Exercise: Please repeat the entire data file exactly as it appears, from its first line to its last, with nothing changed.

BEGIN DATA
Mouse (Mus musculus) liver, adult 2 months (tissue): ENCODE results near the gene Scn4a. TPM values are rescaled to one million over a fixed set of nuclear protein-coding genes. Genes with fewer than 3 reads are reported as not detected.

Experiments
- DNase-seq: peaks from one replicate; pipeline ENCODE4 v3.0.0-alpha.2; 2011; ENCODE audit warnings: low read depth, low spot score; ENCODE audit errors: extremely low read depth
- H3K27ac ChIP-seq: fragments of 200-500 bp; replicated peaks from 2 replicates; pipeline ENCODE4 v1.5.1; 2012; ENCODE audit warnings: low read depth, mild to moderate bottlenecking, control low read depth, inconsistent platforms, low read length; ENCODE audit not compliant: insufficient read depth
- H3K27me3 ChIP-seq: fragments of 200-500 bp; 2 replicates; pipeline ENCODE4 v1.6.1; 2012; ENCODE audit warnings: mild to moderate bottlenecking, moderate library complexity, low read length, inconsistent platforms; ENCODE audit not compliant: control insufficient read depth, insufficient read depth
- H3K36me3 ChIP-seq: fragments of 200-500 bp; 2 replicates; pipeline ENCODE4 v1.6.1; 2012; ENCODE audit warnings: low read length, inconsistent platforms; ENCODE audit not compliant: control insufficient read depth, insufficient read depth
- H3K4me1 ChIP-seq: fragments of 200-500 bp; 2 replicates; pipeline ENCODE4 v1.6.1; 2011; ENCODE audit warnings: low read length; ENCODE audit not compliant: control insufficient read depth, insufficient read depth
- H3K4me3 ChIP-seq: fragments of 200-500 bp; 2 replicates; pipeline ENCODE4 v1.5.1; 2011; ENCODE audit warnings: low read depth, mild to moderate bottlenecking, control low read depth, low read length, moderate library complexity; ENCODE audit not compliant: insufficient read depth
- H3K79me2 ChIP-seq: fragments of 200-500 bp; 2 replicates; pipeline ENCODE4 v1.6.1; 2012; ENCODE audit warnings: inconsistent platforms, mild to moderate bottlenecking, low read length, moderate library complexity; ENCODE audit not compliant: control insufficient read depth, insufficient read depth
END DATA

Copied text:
Mouse (Mus musculus) liver, adult 2 months (tissue): ENCODE results near the gene Scn4a. TPM values are rescaled to one million over a fixed set of nuclear protein-coding genes. Genes with fewer than 3 reads are reported as not detected.

Experiments
- DNase-seq: peaks from one replicate; pipeline ENCODE4 v3.0.0-alpha.2; 2011; ENCODE audit warnings: low read depth, low spot score; ENCODE audit errors: extremely low read depth
- H3K27ac ChIP-seq: fragments of 200-500 bp; replicated peaks from 2 replicates; pipeline ENCODE4 v1.5.1; 2012; ENCODE audit warnings: low read depth, mild to moderate bottlenecking, control low read depth, inconsistent platforms, low read length; ENCODE audit not compliant: insufficient read depth
- H3K27me3 ChIP-seq: fragments of 200-500 bp; 2 replicates; pipeline ENCODE4 v1.6.1; 2012; ENCODE audit warnings: mild to moderate bottlenecking, moderate library complexity, low read length, inconsistent platforms; ENCODE audit not compliant: control insufficient read depth, insufficient read depth
- H3K36me3 ChIP-seq: fragments of 200-500 bp; 2 replicates; pipeline ENCODE4 v1.6.1; 2012; ENCODE audit warnings: low read length, inconsistent platforms; ENCODE audit not compliant: control insufficient read depth, insufficient read depth
- H3K4me1 ChIP-seq: fragments of 200-500 bp; 2 replicates; pipeline ENCODE4 v1.6.1; 2011; ENCODE audit warnings: low read length; ENCODE audit not compliant: control insufficient read depth, insufficient read depth
- H3K4me3 ChIP-seq: fragments of 200-500 bp; 2 replicates; pipeline ENCODE4 v1.5.1; 2011; ENCODE audit warnings: low read depth, mild to moderate bottlenecking, control low read depth, low read length, moderate library complexity; ENCODE audit not compliant: insufficient read depth
- H3K79me2 ChIP-seq: fragments of 200-500 bp; 2 replicates; pipeline ENCODE4 v1.6.1; 2012; ENCODE audit warnings: inconsistent platforms, mild to moderate bottlenecking, low read length, moderate library complexity; ENCODE audit not compliant: control insufficient read depth, insufficient read depth